In addition, the Mirai co-creators pleaded guilty to charges of using their botnet to conduct click fraud — a form of online advertising fraud that will cost Internet advertisers more than $16 billion this year, according to estimates from ad verification company Adloox. 

The plea agreements state that Jha, White and another person who also pleaded guilty to click fraud conspiracy charges — a New Orleans man named Dalton Norman — leased access to their botnet for the purposes of earning fraudulent advertising revenue through click fraud activity and renting out their botnet to other cybercriminals.

As part of this scheme, victim devices were used to transmit high volumes of requests to view web addresses associated with affiliate advertising content. Because the victim activity resembled legitimate views of these websites, the activity generated fraudulent profits through the sites hosting the advertising content, at the expense of online advertising companies.

Jha and his co-conspirators admitted receiving as part of the click fraud scheme approximately two hundred bitcoin, valued on January 29, 2017 at over $180,000.

Prosecutors say Norman personally earned over 30 bitcoin, valued on January 29, 2017 at approximately $27,000. The documents show that Norman helped Jha and White discover new, previously unknown vulnerabilities in IoT devices that could be used to beef up their Mirai botnet, which at its height grew to more than 300,000 hacked devices.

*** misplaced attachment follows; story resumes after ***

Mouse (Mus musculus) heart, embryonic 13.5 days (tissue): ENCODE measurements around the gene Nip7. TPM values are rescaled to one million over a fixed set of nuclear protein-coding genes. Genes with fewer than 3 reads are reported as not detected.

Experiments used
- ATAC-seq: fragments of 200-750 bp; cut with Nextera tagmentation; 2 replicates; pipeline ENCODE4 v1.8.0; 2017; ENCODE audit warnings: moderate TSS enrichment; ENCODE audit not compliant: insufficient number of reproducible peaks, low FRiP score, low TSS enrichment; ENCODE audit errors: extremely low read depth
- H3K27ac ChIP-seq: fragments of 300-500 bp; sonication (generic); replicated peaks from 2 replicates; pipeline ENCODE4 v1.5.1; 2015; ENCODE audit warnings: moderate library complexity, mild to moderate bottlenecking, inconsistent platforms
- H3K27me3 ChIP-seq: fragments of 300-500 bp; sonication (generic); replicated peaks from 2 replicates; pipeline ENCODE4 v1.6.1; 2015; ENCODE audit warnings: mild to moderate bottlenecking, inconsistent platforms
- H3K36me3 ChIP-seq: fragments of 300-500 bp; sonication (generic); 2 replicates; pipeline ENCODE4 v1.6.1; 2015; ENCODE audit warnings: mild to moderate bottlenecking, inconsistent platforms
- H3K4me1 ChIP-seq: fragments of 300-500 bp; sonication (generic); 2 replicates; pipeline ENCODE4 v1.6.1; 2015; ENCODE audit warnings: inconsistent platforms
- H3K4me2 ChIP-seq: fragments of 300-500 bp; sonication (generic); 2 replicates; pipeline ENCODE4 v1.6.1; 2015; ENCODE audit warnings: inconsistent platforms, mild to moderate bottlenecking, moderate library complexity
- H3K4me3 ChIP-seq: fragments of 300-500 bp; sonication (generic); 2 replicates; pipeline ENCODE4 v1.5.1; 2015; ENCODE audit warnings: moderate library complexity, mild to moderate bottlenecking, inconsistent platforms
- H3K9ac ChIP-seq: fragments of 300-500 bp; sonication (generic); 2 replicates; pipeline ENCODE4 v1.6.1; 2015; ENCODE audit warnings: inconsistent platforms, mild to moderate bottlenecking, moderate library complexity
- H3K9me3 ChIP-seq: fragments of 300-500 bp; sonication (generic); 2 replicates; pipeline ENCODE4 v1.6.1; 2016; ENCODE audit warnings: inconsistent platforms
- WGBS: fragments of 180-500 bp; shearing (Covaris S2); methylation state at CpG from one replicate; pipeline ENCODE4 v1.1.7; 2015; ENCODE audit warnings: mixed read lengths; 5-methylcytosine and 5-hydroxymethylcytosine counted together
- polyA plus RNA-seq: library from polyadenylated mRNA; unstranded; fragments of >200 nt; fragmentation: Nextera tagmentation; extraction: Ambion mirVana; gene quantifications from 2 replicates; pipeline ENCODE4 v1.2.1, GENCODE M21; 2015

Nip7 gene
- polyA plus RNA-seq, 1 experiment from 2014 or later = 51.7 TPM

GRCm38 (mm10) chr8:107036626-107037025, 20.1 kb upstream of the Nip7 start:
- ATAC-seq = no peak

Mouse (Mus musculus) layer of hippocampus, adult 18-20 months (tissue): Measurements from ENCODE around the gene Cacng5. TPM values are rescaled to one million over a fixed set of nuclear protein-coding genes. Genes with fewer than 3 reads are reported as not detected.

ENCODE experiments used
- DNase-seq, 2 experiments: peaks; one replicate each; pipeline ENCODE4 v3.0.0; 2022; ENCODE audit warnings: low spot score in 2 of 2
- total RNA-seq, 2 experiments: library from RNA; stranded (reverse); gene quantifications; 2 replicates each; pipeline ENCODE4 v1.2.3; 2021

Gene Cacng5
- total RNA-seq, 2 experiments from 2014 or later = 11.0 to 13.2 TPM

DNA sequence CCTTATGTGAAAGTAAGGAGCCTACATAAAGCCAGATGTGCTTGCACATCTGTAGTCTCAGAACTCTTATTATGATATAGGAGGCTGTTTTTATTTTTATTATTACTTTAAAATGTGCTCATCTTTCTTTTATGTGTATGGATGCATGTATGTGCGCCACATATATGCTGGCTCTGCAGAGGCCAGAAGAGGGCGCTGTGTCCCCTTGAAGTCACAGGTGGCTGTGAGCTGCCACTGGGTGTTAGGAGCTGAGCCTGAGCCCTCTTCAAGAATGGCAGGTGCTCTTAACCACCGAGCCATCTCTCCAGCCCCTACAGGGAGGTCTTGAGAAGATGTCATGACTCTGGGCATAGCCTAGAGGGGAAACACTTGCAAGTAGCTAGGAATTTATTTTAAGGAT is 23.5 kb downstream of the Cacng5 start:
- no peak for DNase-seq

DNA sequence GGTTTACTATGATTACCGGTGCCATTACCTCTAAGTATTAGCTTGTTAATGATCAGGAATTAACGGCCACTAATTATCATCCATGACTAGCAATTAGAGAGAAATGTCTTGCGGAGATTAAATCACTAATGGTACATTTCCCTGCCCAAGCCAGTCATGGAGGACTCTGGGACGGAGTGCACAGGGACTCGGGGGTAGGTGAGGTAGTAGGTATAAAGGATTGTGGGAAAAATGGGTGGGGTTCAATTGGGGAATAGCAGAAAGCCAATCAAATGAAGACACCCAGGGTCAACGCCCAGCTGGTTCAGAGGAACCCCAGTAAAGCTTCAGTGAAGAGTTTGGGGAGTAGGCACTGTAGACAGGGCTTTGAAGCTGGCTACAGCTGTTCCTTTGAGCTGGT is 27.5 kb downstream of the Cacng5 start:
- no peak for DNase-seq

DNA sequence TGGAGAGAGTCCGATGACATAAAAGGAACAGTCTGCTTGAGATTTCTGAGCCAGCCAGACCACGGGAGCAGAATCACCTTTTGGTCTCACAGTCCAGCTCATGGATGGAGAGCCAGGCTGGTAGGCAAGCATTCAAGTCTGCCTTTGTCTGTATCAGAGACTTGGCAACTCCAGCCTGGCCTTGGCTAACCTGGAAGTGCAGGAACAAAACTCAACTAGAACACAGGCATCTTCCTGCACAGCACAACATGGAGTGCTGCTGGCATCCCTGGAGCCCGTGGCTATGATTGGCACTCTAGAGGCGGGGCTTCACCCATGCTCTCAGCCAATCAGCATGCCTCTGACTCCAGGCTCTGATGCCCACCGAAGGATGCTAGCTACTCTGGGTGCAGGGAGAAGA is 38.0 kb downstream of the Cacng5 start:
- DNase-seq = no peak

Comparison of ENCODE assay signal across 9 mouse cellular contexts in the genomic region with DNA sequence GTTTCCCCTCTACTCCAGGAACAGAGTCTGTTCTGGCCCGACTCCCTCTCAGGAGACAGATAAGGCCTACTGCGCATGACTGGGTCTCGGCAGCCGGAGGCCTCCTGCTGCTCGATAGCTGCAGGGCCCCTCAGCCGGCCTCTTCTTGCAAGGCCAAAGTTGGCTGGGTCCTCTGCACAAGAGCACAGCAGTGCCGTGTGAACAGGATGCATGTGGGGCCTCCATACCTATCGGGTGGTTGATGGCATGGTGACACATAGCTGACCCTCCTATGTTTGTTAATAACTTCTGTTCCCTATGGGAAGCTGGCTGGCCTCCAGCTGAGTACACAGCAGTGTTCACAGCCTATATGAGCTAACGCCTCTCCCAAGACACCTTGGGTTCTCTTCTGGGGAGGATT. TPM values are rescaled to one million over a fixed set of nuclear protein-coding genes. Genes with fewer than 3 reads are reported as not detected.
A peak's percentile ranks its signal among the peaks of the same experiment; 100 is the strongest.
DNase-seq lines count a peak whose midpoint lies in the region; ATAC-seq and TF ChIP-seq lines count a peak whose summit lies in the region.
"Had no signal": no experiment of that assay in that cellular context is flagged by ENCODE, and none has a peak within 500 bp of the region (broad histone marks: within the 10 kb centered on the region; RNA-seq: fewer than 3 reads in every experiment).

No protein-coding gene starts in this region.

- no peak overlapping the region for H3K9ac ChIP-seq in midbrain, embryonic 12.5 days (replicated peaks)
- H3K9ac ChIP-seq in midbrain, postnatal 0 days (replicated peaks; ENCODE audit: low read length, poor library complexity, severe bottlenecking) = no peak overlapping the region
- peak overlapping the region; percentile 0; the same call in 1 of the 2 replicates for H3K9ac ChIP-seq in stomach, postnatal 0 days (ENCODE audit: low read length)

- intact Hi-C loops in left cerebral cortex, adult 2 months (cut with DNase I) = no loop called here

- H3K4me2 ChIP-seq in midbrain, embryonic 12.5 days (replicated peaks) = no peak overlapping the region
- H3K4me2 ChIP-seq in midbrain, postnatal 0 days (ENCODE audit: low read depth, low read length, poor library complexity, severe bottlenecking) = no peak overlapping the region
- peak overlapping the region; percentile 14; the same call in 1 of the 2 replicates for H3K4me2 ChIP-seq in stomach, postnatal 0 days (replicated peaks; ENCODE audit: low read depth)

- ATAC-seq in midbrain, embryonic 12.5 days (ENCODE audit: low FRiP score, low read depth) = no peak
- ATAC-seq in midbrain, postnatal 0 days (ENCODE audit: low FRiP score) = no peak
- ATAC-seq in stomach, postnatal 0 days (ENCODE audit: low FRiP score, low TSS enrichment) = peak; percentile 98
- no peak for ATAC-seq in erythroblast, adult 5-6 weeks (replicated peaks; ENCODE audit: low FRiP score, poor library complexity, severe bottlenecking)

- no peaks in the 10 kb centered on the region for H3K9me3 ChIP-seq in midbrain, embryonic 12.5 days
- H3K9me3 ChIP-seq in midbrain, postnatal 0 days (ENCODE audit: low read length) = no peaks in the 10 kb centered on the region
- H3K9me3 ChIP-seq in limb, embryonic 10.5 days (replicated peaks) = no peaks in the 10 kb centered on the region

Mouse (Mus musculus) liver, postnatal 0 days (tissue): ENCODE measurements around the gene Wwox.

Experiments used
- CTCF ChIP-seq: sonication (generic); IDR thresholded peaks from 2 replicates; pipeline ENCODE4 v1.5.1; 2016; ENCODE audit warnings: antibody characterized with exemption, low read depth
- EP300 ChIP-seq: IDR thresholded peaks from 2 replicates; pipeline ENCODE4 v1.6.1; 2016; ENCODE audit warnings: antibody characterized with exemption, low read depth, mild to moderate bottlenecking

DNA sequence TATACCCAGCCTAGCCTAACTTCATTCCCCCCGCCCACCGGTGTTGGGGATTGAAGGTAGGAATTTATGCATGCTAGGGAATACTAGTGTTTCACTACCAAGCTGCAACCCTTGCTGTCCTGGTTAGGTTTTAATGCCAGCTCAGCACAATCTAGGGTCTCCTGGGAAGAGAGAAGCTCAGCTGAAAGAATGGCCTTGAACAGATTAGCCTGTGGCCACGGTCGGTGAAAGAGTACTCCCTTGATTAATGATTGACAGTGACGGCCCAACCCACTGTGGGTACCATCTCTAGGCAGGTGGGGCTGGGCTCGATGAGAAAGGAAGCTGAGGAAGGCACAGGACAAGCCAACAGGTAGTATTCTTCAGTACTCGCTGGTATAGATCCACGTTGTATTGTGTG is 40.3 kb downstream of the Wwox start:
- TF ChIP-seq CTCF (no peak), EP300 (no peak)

MASSIVE ATTACKS

The Mirai malware is responsible for coordinating some of the largest and most disruptive online attacks the Internet has ever witnessed. The biggest and first to gain widespread media attention began on Sept. 20, 2016, when KrebsOnSecurity came under a sustained distributed denial-of-service attack from more than 175,000 IoT devices (the size estimates come from this Usenix paper (PDF) on the Mirai botnet evolution).

That September 2016 digital siege maxed out at 620 Gbps, almost twice the size of the next-largest attack that Akamai — my DDoS mitigation provider at the time — had ever seen.

The attack continued for several days, prompting Akamai to force my site off of their network (they were providing the service pro bono, and the attack was starting to cause real problems for their paying customers). For several frustrating days this Web site went dark, until it was brought under the auspices of Google’s Project Shield, a program that protects journalists, dissidents and others who might face withering DDoS attacks and other forms of digital censorship because of their publications.

At the end of September 2016, just days after the attack on this site, the authors of Mirai — who collectively used the nickname “Anna Senpai” — released the source code for their botnet. Within days of its release there were multiple Mirai botnets all competing for the same pool of vulnerable IoT devices.

The Hackforums post that includes links to the Mirai source code.

Some of those Mirai botnets grew quite large and were used to launch hugely damaging attacks, including the Oct. 21, 2016 assault against Internet infrastructure firm Dyn that disrupted Twitter, Netflix, Reddit and a host of other sites for much of that day.

A depiction of the outages caused by the Mirai attacks on Dyn, an Internet infrastructure company. Source: Downdetector.com.

The leak of the Mirai source code led to the creation of dozens of copycat Mirai botnets, all of which were competing to commandeer the same finite number of vulnerable IoT devices. One particularly disruptive Mirai variant was used in extortion attacks against a number of banks and Internet service providers in the United Kingdom and Germany.